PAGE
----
Pseudomonas aeruginosa is a nosocomial pathogen which can cause a wide range of infections in humans, especially in immunocompromised patients. P. aeruginosa has intrinsic resistance against most of the antipseudomonal drugs. Carbapenems are considered to be the drug of choice for the treatment of infections due to multi drug resistant P. aeruginosa. However, due to the inappropriate drug use and improper dosage of carbapenem, development of drug resistance can occur in clinical settings. Among the carbapenems, imipenem is the least preferable drug, due to the high dose therapy with MIC of 4 µg/ml, whereas doripenem have an edge over meropenem and imipenem [1]. Unlike carbapenemase mediated resistance in Enterobacteriaceae, intrinsic mediated resistance mechanisms play a significant role for carbapenem resistance in P. aeruginosa. Mechanisms associated with carbapenem resistance can be classified as plasmid mediated and chromosomal mediated. Plasmid mediated are the carbapenemase enzymes which can hydrolyze imipenem and meropenem; but doripenem to a lesser extent [2]. On the other hand, chromosomal mediated mechanism are specific for each carbapenems, such as, loss of porin (oprD) contributing to imipenem resistance and the overexpression of efflux pumps contributing to meropenem resistance [3]. This is due to the target specific uptake and pumping out of carbapenems because of the structural variations. Clinical isolates that express either of these mechanisms contributes to different types of phenotypes such as type I (imipenem resistant meropenem susceptible—IRMS), type II (meropenem resistant imipenem susceptible—MRIS) and type III (imipenem resistant meropenem resistant—IRMR). To understand the resistance mechanisms present among the P. aeruginosa, we have chosen isolates that shows discrepancy in the carbapenem susceptibility pattern. These isolates were tested for various resistance mechanisms that contribute for such rare phenotype.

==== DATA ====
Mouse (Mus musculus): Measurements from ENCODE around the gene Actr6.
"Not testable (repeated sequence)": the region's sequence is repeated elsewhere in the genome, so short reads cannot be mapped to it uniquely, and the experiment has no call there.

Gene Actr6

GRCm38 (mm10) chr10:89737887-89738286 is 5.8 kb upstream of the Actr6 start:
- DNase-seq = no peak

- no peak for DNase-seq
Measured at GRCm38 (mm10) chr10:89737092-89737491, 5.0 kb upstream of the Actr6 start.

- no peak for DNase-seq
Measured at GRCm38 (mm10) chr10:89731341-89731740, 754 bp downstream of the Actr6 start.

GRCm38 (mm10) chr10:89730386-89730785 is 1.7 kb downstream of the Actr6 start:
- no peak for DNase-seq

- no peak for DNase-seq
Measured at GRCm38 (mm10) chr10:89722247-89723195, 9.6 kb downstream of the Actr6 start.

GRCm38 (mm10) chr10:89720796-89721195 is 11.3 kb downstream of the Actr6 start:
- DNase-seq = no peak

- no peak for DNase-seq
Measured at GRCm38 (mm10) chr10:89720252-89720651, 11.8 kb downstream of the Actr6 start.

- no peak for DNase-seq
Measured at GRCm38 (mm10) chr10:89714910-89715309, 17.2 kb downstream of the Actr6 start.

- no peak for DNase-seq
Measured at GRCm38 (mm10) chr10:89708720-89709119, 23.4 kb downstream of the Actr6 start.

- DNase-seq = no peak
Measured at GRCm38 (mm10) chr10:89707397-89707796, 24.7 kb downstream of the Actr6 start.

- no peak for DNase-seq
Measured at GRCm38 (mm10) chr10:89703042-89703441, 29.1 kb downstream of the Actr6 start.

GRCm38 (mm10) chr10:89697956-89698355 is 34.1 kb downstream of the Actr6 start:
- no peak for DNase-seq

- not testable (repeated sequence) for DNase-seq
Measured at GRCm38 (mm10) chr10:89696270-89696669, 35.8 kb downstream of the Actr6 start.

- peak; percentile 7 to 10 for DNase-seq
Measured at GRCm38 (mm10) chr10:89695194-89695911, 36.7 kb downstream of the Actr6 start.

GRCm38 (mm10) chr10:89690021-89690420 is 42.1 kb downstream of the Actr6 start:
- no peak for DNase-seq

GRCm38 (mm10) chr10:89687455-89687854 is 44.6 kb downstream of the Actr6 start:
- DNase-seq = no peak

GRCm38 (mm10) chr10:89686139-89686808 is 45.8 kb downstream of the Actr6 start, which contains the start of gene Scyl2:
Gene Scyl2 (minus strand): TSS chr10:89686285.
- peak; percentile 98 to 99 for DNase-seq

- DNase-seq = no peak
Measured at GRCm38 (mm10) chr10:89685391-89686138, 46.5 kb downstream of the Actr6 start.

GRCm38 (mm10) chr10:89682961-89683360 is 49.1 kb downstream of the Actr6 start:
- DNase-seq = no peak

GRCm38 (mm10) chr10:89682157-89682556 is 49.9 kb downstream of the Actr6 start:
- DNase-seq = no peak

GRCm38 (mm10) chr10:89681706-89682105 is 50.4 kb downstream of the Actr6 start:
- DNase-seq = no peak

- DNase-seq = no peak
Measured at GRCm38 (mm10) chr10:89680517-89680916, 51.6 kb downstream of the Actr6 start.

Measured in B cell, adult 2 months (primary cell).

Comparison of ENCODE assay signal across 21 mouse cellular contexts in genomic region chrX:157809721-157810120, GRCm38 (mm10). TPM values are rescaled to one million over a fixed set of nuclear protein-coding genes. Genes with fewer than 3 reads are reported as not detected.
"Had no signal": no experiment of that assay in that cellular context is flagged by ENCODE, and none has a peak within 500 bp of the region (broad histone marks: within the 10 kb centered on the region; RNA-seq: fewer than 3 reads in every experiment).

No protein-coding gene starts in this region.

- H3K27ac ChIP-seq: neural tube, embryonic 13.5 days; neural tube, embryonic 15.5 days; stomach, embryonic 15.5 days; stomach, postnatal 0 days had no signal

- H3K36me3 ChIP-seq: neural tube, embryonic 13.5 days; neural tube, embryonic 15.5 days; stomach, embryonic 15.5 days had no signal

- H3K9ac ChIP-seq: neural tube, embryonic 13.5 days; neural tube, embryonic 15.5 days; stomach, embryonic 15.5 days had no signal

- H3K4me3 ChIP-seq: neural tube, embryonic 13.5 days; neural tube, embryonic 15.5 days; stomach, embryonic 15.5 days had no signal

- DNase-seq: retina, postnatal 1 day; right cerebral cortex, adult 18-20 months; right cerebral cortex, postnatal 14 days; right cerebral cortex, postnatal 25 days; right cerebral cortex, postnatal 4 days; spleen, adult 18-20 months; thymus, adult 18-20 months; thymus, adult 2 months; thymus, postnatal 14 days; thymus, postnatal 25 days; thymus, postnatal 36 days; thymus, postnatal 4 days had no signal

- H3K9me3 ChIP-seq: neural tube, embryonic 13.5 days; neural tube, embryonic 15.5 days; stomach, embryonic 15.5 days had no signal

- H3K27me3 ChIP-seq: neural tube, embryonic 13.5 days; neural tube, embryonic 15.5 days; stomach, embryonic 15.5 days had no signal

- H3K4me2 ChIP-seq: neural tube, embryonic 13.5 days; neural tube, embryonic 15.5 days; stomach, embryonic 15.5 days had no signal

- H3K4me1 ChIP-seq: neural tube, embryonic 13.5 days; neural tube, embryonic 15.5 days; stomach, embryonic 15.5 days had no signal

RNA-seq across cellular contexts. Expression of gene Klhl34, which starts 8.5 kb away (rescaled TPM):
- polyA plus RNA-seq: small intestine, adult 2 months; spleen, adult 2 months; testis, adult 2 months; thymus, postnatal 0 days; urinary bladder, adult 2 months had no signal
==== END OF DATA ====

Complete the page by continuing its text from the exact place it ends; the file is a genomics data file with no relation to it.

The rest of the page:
Generally, in our experience, isolates that harbor any of the plasmid mediated carbapenemases gene gives rise to type III (IRMR) phenotype of P. aeruginosa. However, we observed, type I (IRMS) and type II (MRIS) clinical isolates of P. aeruginosa in our clinical settings. There is very little information available on these rare phenotypes, this study was carried out to characterize their respective resistance mechanisms responsible for such rare phenotypes. Based on the carbapenem susceptibility patterns, a total of seven IRMS and three MRIS isolates that showed discrepancy in the carbapenem susceptibility were chosen for the study. All these isolates were isolated from blood and sputum samples between July and December 2014 from patients admitted in Christian Medical College, Vellore. The test isolates were identified up to species level as a part of routine diagnostic cultural identification methods and antimicrobial susceptibility testing was done by Kirby Bauer disc diffusion method, minimum inhibitory concentration (MIC) was determined for imipenem, meropenem and doripenem by E-test method (BioMerieux) and interpreted according to CLSI guidelines [4]. In addition, all the ten isolates were subjected to classical CarbaNP test using BPER-II lysis protocol [5], modified hodge test according to CLSI guidelines [CLSI M100-S21], broth micro dilution using PAβN as an efflux pump inhibitor (at 20 µg/ml) in combination with levofloxacin and multiplex PCR for the detection of bla IMP [6], bla VIM [7], bla NDM [8], bla KPC [ 9 ] and bla Oxa-48 like [10] genes. Relative quantification of oprD transcripts and mexAB efflux pumps was done by RT-qPCR [11] for IRMS and MRIS isolates respectively as per the described methods. In addition, OprD gene was sequenced for all the seven isolates of IRMS P. aeruginosa at Christian Medical College, Vellore. (ABI Prism 3100 Genetic Analyzer—Applied Biosystems) and also multi locus sequence typing (MLST) was done as described previously [12].